Pam Fletcher, executive chief engineer for electric vehicles at General Motors, confirms a year-end production start for the ’17 Chevrolet Bolt, a car the automaker increasingly casts as emblematic of its new business model rather than an answer to startup rival and Wall Street darling Tesla.

“We have Bolts rolling off the assembly line today, with retail production on track for the end of the year,” Fletcher tells the Citi Global Technology Conference in New York this week. “We’re living up to our commitment to bring the Bolt to life by the end of the year.

“It’s a bit gut-wrenching,” she admits of the rollout, “but it’s exciting and its here.”

GM unveiled the Bolt EV as a concept car in 2015, promising more than 200 miles (322 km) of range and a price tag under $30,000 when federal and state zero-emissions incentives are applied. It will go a long way in helping GM meet tightening fuel-economy and emissions standards, as less-efficient trucks continue to dominate its sales mix. Including CUVs, trucks account for 70.1% of the automaker’s sales so far this year, according to WardsAuto data.

However, the Bolt’s introduction also serves as a retort to Tesla, which at the time was selling the Model S with a 200-mile range and $70,000 sticker price. Tesla since has announced a more affordable model, the Model 3, to compete with the Bolt and continues to draw greater favor from investors than does GM.

Fletcher suggests the Bolt epitomizes GM’s metamorphosis from an old-line manufacturing goliath into a Silicon Valley-like developer and builder of highly connected products and new mobility services, such as EVs, car-sharing, ride-sharing and ride-hailing.

“Not only are we expanding our product portfolio, we are expanding our business model,” she tells securities analysts.

Fletcher says since the its inception the Bolt has been considered a pivotal piece in GM’s leap into mobility services, an initiative where the Detroit automaker so far has spent $1.4 billion through its investments in the ride-hailing service Lyft and technology company Cruise Automation. Lyft is the No.2 ride-hailing service in the U.S. behind Uber and Cruise Automation is seen accelerating GM’s autonomous-vehicle development, the ultimate prize in mobility services.

The automaker also is deploying its newly formed Maven unit across the U.S., which operates in five metropolitan areas and has eclipsed 9 million (14.5 million km) car-sharing miles. Maven cars also are available to Lyft drivers in those cities, as well as two other metro locations. GM additionally is testing ride-sharing programs on its global R&D campuses and running CarUnity, a peer-to-peer sharing service in Germany.

The Bolt fits perfectly into those mobility services spaces, Fletcher says, because it seats five people comfortably, offers lots of cargo space for weekenders and day trippers, its footprint is relatively small and its smooth, quiet electric propulsion is ideal for urban areas.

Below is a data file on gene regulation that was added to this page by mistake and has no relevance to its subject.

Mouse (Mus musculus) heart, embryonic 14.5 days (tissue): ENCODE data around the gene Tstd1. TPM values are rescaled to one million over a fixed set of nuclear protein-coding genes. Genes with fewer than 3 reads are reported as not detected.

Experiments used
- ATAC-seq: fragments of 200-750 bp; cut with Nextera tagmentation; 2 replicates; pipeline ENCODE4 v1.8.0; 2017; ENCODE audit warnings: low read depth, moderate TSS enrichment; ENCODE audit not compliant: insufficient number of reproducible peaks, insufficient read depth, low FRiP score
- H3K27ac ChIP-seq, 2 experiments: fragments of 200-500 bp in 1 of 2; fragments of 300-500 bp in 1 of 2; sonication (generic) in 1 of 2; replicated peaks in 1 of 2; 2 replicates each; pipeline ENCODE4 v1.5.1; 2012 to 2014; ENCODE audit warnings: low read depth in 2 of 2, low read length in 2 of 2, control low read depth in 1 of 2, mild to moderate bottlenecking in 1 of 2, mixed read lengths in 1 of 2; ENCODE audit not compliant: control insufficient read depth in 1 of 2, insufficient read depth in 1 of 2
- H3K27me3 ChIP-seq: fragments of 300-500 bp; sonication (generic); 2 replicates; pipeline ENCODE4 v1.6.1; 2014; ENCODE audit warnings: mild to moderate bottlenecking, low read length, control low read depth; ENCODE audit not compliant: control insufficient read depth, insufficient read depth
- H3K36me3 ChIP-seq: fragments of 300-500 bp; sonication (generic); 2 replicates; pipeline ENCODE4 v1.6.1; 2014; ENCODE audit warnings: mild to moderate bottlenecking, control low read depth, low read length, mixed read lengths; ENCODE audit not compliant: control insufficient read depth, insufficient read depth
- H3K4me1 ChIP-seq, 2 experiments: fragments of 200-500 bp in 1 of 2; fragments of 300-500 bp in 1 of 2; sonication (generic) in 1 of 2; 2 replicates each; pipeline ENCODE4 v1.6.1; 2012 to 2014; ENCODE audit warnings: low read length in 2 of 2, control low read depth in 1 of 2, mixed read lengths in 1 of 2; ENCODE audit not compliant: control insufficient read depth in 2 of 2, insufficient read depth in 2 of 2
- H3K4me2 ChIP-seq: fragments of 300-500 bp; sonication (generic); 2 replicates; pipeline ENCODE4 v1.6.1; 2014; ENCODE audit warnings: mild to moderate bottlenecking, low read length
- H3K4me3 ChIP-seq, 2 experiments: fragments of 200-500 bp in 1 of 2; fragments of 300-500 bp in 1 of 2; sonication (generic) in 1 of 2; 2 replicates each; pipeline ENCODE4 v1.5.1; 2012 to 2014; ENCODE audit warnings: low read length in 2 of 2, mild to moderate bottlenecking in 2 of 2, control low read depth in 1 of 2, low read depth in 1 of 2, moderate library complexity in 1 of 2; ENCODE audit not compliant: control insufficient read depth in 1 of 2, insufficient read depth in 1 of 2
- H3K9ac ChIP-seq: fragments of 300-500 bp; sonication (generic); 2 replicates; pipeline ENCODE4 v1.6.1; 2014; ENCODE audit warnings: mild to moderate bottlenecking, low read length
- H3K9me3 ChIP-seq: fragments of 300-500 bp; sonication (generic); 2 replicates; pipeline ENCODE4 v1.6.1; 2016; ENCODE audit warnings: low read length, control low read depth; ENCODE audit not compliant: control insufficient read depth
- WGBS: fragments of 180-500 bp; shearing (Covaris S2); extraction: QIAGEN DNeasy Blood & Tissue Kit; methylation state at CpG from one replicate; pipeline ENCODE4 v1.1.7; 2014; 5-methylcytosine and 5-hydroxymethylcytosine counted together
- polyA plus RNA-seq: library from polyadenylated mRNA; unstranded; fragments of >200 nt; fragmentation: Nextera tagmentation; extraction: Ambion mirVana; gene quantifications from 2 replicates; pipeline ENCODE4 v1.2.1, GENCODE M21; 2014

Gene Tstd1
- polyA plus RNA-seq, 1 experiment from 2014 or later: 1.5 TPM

“It’s (a) perfect cocoon to go about town in, so we really think that this is the right recipe, not only for the consumer but also ride-sharing,” Fletcher says.

A flat floor, as opposed to sills with a step-over in a traditional vehicle, make it easier to get in and out of, too, so it is good for running errands, she adds.

The Bolt is among GM’s most highly connected vehicles with advanced driver-assist technologies, built-in Wi-Fi and a quick smartphone linkup so owners can use a Bolt app to manage vehicle functions. The same technology could allow car-sharers and ride-hailers to locate and reserve a vehicle or request a lift.

That same connectivity underpins GM’s drive toward autonomous vehicles, which someday soon could see a driverless Bolt arrive via Lyft to a person’s doorstep for a trip to the market or the airport.

“The Bolt plays a significant role in GM’s plan for vehicle autonomy,” Fletcher says, reporting Cruise Automation is testing Bolts with fully autonomous capability on public roads in San Francisco and Scottsdale, AZ.

Fletcher calls Cruise Automation “a talented team of software engineers creating the algorithms and code to bring full autonomy to life and deliver autonomous technology in an on-demand ride-sharing service.”

But EVs require lengthy charge durations, which some experts think could reduce important utilization time in shared fleets. Using advanced DC fast-charging, the Bolt’s battery will gain 90 miles (145 km) in 30 minutes. A full charge from empty to more than 200 miles would take upwards of 10 hours, using a 240V wall box.

“Charge times are never short enough, but if you look at the way people use the cars, even in the shared space, the charge times do not become so onerous,” Fletcher says, arguing average speeds in the shared space are low, so complete battery depletion is rare. Routes also are fixed, so operators can manage charging effectively.

“We feel very confident about the Bolt’s range, and the charging technologies on board, to satisfy (user) requirements,” she says.

Fletcher also says the Bolt will launch GM’s greatest capability to perform over-the-air updates, where vehicle software can be tweaked remotely to improve safety or otherwise enhance the customer experience. However, she declines to offer specifics, and also keeps the lid on future M&A possibilities to further speed GM’s work in new mobility services by saying the automaker already boasts connectivity, manufacturing capability and capacity, an on-demand transportation network and autonomous technologies.

“We think we are better positioned than anyone else to deliver,” she says.

jamend@wardsauto.com